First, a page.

Wednesday, August 31, 2005
Much of Gulf Coast Is Crippled; Death Toll Rises After Hurricane - New York TimesAugust 31, 2005
Much of Gulf Coast Is Crippled; Death Toll Rises After Hurricane
By JOSEPH B. TREASTER and N. R. KLEINFIELD
NEW ORLEANS, Aug. 30 - A day after New Orleans thought it had narrowly escaped the worst of Hurricane Katrina's wrath, water broke through two levees on Tuesday and virtually submerged and isolated the city, causing incalculable destruction and rendering it uninhabitable for weeks to come.
With bridges washed out, highways converted into canals, and power and communications lines inoperable, government officials ordered everyone still remaining out of the city. Officials began planning for the evacuation of the Superdome, where about 10,000 refugees huddled in increasingly grim conditions as water and food were running out and rising water threatened the generators.
The situation was so dire that late in the day the Pentagon ordered five Navy ships and eight Navy maritime rescue teams to the Gulf Coast to bolster relief operations. It also planned to fly in Swift boat rescue teams from California.
As rising water and widespread devastation hobbled rescue and recovery efforts, the authorities could only guess at the death toll in New Orleans and across the Gulf Coast. In Mississippi alone, officials raised the official count of the dead to at least 100.
"It looks like Hiroshima is what it looks like," Gov. Haley Barbour said, describing parts of Harrison County, Miss.
Across the region, rescue workers were not even trying to gather up and count the dead, officials said, but pushed them aside for the time being as they tried to find the living.
As the sweep of the devastation became clear, President Bush cut short his monthlong summer vacation on Tuesday and returned to Washington, where he will meet on Wednesday with a task force established to coordinate the efforts of 14 federal agencies that will be involved in responding to the disaster.
The scope of the catastrophe caught New Orleans by surprise. A certain sense of relief that was felt on Monday afternoon, after the eye of the storm swept east of the city, proved cruelly illusory, as the authorities and residents woke up Tuesday to a more horrifying result than had been anticipated. Mayor Ray Nagin lamented that while the city had dodged the worst-case scenario on Monday. Tuesday was "the second-worst-case scenario."
It was not the water from the sky but the water that broke through the city's protective barriers that changed everything for the worse. New Orleans, with a population of nearly 500,000, is protected from the Mississippi River and Lake Pontchartrain by levees. North of downtown, breaches in the levees sent the muddy waters of the lake pouring into the city.
Streets that were essentially dry in the hours immediately after the hurricane passed were several feet deep in water on Tuesday morning. Even downtown areas that lie on higher ground were flooded. The mayor said both city airports were underwater.
Mayor Nagin said that one of the levee breaches was two to three blocks long, and that the Federal Emergency Management Agency had been dropping 3,000-pound sandbags into the opening from helicopters, as well as sea-land containers with sand, to try to seal the break. Late Tuesday night, there were reports that the rising waters had caused a nearby station that pumps water out of the city to fail.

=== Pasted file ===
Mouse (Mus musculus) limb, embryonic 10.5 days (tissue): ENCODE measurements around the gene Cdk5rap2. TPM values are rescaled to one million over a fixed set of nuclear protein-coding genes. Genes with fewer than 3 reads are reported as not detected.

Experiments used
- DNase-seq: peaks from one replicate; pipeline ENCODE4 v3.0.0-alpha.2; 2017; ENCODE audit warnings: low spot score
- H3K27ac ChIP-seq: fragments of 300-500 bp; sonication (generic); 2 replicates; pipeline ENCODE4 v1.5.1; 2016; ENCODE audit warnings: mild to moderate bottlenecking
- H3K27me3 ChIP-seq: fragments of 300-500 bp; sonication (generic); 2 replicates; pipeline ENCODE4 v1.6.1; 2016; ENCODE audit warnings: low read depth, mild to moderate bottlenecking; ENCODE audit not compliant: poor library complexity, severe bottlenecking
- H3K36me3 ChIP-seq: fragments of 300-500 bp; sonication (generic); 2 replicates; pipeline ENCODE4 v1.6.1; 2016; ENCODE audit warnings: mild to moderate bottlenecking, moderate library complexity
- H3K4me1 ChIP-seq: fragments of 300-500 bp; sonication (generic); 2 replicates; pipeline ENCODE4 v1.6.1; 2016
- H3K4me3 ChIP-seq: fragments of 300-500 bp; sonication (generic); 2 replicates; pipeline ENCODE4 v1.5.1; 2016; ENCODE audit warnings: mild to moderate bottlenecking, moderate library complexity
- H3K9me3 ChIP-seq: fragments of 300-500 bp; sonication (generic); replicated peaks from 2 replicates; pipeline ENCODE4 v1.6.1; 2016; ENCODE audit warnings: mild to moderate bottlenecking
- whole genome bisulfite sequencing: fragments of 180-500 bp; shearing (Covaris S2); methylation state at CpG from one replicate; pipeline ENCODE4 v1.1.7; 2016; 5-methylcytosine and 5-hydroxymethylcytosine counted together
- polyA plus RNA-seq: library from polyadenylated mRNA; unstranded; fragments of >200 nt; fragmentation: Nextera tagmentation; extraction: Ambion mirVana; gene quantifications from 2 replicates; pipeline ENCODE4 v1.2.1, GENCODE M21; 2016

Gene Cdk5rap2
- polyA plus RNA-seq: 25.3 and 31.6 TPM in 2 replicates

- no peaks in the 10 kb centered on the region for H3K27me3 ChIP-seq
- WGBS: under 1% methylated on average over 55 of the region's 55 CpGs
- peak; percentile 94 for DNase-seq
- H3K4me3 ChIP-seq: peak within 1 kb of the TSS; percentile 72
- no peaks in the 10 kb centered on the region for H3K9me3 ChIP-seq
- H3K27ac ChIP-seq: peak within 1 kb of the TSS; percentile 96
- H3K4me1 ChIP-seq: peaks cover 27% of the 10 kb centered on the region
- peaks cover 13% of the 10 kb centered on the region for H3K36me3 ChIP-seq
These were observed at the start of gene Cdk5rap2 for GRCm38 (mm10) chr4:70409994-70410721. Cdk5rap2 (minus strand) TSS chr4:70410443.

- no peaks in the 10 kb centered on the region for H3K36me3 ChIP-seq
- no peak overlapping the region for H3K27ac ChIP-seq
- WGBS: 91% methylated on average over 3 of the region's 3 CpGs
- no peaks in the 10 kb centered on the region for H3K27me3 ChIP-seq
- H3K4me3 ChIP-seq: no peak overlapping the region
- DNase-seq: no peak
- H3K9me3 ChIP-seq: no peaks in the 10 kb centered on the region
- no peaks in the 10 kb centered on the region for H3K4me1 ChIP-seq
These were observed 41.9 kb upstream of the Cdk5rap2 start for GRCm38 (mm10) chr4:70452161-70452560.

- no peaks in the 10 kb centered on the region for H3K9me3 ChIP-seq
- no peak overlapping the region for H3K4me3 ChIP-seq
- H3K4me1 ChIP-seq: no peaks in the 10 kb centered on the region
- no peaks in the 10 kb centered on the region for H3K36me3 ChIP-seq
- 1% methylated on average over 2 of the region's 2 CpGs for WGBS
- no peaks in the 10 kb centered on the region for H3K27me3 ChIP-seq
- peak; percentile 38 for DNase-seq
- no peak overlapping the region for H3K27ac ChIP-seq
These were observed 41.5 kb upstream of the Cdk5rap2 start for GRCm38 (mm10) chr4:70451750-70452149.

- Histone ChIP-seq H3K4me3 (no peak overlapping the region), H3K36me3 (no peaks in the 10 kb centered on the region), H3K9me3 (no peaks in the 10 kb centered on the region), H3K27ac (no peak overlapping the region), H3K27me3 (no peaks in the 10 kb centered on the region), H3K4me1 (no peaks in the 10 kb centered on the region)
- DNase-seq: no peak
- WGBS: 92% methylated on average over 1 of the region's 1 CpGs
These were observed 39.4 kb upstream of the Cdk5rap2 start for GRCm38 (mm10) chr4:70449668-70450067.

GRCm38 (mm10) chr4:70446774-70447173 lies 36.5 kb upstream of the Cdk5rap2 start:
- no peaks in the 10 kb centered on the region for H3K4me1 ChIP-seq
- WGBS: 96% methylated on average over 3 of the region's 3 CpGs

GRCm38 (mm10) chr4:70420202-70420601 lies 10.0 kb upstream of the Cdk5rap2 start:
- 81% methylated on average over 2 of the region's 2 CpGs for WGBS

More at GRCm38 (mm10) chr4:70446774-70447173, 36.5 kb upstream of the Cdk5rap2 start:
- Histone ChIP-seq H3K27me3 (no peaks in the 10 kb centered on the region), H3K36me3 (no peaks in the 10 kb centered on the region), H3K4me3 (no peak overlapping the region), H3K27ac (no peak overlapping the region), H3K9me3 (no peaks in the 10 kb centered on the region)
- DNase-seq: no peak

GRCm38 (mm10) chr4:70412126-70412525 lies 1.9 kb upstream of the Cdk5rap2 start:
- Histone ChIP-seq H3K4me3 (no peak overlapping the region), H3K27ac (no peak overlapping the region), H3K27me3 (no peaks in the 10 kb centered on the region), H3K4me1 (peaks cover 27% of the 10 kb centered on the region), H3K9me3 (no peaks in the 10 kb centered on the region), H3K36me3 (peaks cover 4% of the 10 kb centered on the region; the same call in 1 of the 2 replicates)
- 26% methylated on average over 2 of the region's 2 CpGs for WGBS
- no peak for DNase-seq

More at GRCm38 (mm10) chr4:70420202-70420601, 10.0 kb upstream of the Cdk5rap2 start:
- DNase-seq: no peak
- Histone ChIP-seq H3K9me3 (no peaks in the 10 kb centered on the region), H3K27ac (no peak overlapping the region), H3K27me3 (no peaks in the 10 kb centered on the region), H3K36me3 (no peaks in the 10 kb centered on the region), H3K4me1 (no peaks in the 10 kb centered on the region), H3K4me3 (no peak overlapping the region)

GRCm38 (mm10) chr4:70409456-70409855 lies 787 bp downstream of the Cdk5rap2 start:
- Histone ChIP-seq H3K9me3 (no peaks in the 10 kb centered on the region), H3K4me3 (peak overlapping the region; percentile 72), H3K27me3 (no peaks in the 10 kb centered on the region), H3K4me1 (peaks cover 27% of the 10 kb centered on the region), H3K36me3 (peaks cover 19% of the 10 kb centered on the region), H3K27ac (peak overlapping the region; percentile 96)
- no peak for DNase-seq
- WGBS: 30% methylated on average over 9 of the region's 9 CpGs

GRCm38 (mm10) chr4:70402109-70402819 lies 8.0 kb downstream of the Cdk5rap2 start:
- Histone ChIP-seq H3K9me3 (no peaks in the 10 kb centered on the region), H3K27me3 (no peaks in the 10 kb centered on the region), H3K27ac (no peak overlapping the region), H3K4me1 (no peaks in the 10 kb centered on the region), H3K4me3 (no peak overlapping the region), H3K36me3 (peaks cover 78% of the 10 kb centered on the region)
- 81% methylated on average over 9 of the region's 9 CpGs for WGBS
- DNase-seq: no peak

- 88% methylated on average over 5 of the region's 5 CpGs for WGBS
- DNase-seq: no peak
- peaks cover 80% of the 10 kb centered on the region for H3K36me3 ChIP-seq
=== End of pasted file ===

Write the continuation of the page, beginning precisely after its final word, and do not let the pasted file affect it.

New Orleans is below sea level, and the mayor estimated that 80 percent of the city was submerged, with the waters running as deep as 20 feet in some places. The city government regrouped in Baton Rouge, 80 miles to the northwest.
Col. Terry Ebbert, the city's director of homeland security, said the rushing waters had widened one of the breaches, making the repair work more difficult.
While the bulk of New Orleans's population evacuated before the storm, tens of thousands of people chose to remain in the city, and efforts to evacuate them were continuing. The authorities estimated that thousands of residents had been plucked off rooftops, just feet from the rising water.
"The magnitude of the situation is untenable," said Gov. Kathleen Babineaux Blanco of Louisiana. "It's just heartbreaking."
Looting broke out as opportunistic thieves cleaned out abandoned stores for a second night. In one incident, officials said, a police officer was shot and critically wounded.
"These are not individuals looting," Colonel Ebbert said. "These are large groups of armed individuals."
Officials at the Louisiana Office of Homeland Security confirmed that officials in Plaquemines and Jefferson Parishes had tried to call for martial law, which is not authorized by the State Constitution.
Offering up howling winds of as much as 145 miles an hour, the hurricane hit land in eastern Louisiana just after 6 a.m. Monday as a Category 4 storm, the second-highest rating, qualifying it as one of the strongest to strike the United States.
Preliminary damage estimates from insurance experts on Monday ranged from $9 billion to $16 billion, but they were pushed up past $25 billion on Tuesday, which could make Hurricane Katrina the costliest in history, surpassing Hurricane Andrew in 1992, with $21 billion in insured losses.
As the scope of the damage to oil and gas facilities in the Gulf of Mexico became more apparent, energy prices rocketed to record highs. Experts predicted that further increases were likely.
Floodwaters were still rising as much as three inches an hour in parts of New Orleans late Tuesday. In other areas, they were beginning to subside.